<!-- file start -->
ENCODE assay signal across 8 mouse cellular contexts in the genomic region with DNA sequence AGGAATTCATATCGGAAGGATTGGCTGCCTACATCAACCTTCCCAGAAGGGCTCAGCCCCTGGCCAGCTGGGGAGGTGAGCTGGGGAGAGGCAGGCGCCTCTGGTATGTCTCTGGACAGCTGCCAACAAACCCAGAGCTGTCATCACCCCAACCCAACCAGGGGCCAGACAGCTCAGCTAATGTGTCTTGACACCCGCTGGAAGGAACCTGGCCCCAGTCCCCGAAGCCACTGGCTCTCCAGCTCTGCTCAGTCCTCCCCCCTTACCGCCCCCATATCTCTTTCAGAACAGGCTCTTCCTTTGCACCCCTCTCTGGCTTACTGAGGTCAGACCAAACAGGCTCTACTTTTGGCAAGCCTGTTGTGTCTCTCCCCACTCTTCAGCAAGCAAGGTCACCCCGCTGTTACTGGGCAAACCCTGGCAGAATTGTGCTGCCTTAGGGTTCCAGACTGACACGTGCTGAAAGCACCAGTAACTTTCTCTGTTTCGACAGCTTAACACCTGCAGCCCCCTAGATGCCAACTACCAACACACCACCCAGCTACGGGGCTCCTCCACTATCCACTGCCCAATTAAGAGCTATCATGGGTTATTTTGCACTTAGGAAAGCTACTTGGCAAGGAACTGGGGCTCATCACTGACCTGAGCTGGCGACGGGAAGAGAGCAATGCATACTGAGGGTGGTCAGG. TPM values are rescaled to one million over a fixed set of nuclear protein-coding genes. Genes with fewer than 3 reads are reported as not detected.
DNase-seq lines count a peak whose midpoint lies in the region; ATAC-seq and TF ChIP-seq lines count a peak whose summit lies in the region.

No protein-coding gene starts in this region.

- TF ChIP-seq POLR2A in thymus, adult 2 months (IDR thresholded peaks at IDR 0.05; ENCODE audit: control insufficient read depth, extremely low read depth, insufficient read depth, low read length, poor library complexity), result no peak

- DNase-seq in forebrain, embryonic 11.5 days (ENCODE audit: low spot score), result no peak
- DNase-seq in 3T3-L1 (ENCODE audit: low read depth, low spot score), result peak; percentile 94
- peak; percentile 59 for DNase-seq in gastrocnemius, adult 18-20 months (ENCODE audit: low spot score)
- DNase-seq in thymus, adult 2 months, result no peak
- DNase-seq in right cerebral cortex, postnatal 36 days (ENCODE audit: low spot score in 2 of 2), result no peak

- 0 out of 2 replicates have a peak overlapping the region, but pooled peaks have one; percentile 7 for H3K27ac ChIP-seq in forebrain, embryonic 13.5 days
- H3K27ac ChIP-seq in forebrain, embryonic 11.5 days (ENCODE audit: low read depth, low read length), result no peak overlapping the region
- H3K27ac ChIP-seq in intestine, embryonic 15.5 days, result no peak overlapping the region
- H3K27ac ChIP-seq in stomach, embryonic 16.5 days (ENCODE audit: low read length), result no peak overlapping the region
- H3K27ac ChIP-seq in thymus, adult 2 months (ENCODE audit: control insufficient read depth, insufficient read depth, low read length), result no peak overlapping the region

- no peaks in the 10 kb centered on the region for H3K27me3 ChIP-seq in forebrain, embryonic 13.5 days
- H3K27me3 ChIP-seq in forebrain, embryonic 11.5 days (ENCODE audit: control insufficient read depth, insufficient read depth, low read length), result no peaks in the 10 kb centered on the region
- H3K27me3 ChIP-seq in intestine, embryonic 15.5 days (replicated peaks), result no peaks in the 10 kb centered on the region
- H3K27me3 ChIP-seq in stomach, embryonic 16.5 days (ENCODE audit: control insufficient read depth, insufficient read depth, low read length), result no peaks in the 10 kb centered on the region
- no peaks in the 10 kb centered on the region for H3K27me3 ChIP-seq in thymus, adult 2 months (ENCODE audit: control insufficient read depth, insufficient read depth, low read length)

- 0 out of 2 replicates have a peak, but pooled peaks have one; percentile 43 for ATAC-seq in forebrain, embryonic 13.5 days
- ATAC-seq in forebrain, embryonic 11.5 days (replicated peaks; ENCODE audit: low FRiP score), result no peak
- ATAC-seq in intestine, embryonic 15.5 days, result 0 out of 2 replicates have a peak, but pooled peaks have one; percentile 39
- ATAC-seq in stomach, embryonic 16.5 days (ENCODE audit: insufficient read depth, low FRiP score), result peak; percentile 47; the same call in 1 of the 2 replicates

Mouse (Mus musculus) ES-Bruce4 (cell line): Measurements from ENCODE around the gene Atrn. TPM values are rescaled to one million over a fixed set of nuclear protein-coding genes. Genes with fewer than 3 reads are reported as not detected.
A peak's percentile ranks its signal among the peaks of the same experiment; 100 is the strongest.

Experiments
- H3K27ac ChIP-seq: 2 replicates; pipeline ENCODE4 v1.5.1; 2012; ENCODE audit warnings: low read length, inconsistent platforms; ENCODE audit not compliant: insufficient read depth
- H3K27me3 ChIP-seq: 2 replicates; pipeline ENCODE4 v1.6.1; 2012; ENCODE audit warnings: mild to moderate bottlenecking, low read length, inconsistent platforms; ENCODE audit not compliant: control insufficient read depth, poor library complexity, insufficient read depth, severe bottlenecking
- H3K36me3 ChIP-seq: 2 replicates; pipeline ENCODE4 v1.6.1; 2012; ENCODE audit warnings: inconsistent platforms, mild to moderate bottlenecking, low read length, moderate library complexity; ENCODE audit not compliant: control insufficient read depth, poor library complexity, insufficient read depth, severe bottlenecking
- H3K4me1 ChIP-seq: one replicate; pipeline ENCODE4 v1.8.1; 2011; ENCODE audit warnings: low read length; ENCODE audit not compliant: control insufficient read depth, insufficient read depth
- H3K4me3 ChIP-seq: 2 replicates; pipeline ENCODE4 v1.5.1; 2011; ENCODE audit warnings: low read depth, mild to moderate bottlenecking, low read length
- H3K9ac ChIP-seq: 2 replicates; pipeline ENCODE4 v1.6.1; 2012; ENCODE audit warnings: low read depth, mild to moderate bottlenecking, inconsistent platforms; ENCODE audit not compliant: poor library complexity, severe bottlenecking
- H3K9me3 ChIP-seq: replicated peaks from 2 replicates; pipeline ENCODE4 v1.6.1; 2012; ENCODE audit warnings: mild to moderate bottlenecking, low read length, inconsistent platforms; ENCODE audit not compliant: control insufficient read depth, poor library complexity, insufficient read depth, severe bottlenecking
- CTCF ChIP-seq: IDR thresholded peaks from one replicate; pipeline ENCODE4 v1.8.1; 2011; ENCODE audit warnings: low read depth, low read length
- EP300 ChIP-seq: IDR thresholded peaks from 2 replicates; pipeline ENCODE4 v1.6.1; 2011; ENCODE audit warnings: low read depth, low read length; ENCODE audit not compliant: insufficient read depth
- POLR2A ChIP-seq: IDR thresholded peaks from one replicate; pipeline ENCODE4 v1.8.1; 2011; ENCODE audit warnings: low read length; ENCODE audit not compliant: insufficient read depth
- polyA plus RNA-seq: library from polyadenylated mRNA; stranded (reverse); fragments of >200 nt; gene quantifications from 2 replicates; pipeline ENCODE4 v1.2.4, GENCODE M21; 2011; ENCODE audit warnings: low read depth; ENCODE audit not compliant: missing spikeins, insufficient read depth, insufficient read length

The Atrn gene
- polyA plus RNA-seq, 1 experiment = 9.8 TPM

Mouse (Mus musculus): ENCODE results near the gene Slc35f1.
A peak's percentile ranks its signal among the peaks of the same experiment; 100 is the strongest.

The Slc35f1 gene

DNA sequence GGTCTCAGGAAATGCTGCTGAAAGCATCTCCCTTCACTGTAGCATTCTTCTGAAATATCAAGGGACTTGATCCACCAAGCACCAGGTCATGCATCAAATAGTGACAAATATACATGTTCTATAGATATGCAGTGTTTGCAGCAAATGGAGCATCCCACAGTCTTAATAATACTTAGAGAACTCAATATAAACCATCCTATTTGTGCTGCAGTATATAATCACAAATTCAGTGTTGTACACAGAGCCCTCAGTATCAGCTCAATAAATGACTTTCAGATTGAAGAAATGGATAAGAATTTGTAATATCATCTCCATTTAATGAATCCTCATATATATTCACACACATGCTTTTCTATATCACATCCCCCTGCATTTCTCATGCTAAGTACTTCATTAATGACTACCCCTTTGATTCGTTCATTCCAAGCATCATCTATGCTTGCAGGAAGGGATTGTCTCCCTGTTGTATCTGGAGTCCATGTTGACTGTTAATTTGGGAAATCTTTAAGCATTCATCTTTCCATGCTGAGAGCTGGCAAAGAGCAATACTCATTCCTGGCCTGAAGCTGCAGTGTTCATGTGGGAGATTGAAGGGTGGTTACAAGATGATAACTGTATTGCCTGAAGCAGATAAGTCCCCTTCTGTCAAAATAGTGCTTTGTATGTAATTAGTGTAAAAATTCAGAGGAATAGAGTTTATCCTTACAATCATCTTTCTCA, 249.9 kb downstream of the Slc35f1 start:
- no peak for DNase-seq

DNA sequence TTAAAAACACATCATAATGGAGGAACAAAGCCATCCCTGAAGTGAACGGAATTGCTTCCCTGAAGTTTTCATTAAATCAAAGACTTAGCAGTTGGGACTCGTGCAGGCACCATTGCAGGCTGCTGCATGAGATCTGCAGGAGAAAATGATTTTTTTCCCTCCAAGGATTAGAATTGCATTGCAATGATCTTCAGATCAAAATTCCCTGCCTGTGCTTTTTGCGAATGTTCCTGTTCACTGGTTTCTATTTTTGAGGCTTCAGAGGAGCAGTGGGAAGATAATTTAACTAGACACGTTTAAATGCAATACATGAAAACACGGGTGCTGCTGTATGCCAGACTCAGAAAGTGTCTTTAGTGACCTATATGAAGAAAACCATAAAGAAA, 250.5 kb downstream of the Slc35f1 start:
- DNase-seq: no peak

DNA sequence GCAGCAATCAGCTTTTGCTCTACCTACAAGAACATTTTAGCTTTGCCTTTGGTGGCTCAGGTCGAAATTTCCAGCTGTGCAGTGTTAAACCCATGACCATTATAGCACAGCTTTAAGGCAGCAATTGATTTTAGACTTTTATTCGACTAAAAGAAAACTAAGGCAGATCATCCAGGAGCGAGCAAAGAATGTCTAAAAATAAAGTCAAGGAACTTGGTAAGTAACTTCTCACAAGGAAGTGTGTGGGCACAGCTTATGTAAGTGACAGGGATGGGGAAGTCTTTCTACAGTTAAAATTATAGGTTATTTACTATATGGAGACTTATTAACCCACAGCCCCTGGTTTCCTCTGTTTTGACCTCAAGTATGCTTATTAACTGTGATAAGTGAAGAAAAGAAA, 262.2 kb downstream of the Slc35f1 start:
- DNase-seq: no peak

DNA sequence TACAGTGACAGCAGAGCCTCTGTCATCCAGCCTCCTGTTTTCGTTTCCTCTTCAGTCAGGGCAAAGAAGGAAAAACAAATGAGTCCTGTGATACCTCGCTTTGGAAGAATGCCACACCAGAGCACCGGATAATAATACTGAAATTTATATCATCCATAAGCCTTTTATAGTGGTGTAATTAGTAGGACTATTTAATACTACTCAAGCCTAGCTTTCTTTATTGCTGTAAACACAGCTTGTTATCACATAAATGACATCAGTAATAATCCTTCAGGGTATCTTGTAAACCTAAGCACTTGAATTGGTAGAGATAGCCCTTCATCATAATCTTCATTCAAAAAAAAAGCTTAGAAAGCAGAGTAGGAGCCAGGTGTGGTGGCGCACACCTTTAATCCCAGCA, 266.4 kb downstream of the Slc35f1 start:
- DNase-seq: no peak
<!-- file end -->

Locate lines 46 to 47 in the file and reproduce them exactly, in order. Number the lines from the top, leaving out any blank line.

- DNase-seq: no peak

DNA sequence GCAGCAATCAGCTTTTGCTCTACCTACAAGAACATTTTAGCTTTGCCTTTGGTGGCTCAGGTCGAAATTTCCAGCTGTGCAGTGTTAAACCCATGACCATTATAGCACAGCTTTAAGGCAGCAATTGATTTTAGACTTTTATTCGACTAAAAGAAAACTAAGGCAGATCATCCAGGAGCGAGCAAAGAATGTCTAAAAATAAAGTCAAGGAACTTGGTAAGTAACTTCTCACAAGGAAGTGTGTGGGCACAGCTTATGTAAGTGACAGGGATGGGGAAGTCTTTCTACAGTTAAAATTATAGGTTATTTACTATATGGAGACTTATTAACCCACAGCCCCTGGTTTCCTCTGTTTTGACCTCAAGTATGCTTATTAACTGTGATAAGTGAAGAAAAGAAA, 262.2 kb downstream of the Slc35f1 start: